US bomb-sniffing dogs die from neglect in Jordan despite warnings, inspector general probe finds

At least 10 highly skilled explosive detection canines (EDCs) sent by the U.S. to Jordan have died from negligence and poor treatment between 2008 and 2016, and two more since then, while dozens of others live in "unhealthy conditions," a State Department Inspector General report revealed last week.

The State Department has known about the conditions since 2016, but still sent dozens of EDCs to the Middle Eastern country as part of its Explosive Detection Canine Program (EDCP), according to the report. Since August 2016, two dogs have died and one was returned to the U.S. in “grave condition," the inspector general said.

An explosive detection canine became infested with ticks (left), and another canine, Athena, lived in a kennel covered in dirt and feces, without fresh water (right). (U.S. State Department Office of Inspector General)

An explosive detection canine became infested with ticks (left), and another canine, Athena, lived in a kennel covered in dirt and feces, without fresh water (right). (U.S. State Department Office of Inspector General)

Zoe, a 2-year-old Belgian Malinois, died of heatstroke in July 2017 while working at the Syrian border. Then in February 2018, Mencey, a 3-year-old Malinois, was diagnosed with a tick-borne disease and returned to the U.S., where he was diagnosed with another vector-borne disease that caused renal failure, according to the IG. He was euthanized on March 29, 2018.

Athena, a 2-year-old Malinois who went to Jordan in May 2017, became emaciated within a year. She lived in a kennel covered in dirt and feces, and didn't have fresh water, the inspector general found. She was brought back to the U.S. in April 2018 and made a full recovery after receiving proper nourishment.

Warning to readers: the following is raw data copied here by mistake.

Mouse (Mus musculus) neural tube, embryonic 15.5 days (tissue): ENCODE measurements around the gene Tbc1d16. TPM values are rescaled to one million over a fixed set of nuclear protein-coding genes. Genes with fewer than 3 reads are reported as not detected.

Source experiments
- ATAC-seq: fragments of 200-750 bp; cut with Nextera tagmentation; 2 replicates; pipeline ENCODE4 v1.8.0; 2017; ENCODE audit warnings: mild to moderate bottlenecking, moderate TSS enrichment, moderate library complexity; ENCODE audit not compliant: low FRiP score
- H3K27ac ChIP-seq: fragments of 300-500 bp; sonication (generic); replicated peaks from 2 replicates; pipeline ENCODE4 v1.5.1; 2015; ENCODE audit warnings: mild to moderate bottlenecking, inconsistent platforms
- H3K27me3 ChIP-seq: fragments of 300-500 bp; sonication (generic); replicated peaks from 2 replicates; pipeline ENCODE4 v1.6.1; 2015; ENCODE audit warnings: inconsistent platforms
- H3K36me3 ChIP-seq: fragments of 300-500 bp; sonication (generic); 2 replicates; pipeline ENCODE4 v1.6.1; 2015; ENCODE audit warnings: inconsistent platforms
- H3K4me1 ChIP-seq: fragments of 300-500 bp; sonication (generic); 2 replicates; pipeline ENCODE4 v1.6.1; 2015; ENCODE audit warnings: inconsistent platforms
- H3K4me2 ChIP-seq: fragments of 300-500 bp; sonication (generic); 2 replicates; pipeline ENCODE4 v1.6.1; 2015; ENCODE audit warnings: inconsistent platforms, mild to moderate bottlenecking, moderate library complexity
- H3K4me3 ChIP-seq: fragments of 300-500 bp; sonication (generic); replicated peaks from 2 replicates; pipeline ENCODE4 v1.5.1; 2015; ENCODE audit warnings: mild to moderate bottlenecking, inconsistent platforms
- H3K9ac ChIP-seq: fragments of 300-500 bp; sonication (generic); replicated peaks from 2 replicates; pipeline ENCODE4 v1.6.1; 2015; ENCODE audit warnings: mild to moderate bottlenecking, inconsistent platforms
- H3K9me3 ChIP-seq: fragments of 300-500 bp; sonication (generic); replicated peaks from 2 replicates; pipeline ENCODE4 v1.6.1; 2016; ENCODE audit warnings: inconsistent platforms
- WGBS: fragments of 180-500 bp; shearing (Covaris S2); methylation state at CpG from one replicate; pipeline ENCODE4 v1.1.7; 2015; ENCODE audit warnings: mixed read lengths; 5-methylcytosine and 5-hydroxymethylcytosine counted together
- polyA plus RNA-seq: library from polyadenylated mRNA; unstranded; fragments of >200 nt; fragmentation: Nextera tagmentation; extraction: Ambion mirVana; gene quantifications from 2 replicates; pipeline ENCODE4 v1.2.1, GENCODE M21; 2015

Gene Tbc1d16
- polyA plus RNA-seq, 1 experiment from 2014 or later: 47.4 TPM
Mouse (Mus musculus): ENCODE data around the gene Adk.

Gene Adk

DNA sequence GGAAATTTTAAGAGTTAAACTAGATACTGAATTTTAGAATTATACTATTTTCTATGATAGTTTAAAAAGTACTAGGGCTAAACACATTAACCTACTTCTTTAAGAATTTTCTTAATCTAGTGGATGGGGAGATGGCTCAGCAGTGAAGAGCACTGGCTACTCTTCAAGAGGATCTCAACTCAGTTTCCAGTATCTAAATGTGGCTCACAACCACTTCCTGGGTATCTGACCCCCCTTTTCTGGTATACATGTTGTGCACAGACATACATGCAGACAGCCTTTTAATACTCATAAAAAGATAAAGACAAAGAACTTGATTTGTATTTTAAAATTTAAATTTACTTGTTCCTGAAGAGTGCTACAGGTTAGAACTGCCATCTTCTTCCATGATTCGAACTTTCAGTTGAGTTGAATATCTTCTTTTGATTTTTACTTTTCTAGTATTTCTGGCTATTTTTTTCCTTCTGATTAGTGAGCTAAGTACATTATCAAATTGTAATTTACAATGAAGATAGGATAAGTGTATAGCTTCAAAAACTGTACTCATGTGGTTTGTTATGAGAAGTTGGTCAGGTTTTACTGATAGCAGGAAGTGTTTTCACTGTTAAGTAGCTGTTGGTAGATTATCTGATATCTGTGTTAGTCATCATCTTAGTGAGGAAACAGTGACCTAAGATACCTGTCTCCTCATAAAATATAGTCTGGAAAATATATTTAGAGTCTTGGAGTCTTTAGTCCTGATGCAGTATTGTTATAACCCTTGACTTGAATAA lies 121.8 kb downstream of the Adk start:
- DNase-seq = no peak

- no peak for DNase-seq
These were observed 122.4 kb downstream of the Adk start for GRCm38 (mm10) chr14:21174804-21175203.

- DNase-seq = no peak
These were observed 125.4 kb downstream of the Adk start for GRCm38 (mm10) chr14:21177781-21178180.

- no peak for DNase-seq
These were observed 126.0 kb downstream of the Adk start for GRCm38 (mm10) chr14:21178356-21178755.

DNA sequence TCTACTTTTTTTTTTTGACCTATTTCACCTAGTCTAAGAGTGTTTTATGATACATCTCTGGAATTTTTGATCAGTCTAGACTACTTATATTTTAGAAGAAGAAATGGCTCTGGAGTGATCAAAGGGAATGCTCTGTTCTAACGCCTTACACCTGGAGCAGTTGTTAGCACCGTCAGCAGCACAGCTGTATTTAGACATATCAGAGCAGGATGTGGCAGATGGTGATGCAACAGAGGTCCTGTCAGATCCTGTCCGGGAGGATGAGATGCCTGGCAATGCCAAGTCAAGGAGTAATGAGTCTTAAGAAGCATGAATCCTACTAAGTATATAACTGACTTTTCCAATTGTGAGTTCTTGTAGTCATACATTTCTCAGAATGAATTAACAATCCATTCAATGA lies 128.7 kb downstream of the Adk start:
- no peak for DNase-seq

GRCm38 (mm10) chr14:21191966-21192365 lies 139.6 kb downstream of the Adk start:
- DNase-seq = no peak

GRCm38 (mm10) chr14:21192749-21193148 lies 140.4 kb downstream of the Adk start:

Athena, an explosive detection canine, was sent to Jordan but returned to the U.S. after less than a year after becoming emaciated and living in poor conditions. (U.S. State Department Office of Inspector General)

Athena, an explosive detection canine, was sent to Jordan but returned to the U.S. after less than a year after becoming emaciated and living in poor conditions. (U.S. State Department Office of Inspector General)

One canine died from vector-borne diseases and another of heatstroke. A third dog was severely malnourished, sent home to the program's Canine Validation Center (CVC) in Winchester, Va., and nursed back to health, the inspector general filing said.

The CVC sent a team in April 2016 to assess the dogs' conditions in Jordan after receiving a hotline complaint. The team discovered that the disease Parvo was rampant in the kennels, which was the cause of most of the deaths to date. An official said several dogs died from heat exhaustion. Subpar training conditions were also observed, as were at least 20 older dogs that should have been retired and “replaced immediately,” according to the IG report.

An underweight Jordanian canine (left) and a dog whose nails went severely untrimmed. (U.S. State Department Office of Inspector General)

An underweight Jordanian canine (left) and a dog whose nails went severely untrimmed. (U.S. State Department Office of Inspector General)

“Several canines were observed to have hip dysplasia and obvious arthritis, and have lost the will to work,” the report states. “No motivational training is provided to support the canines.”

An underweight Jordanian canine. (U.S. State Department Office of Inspector General)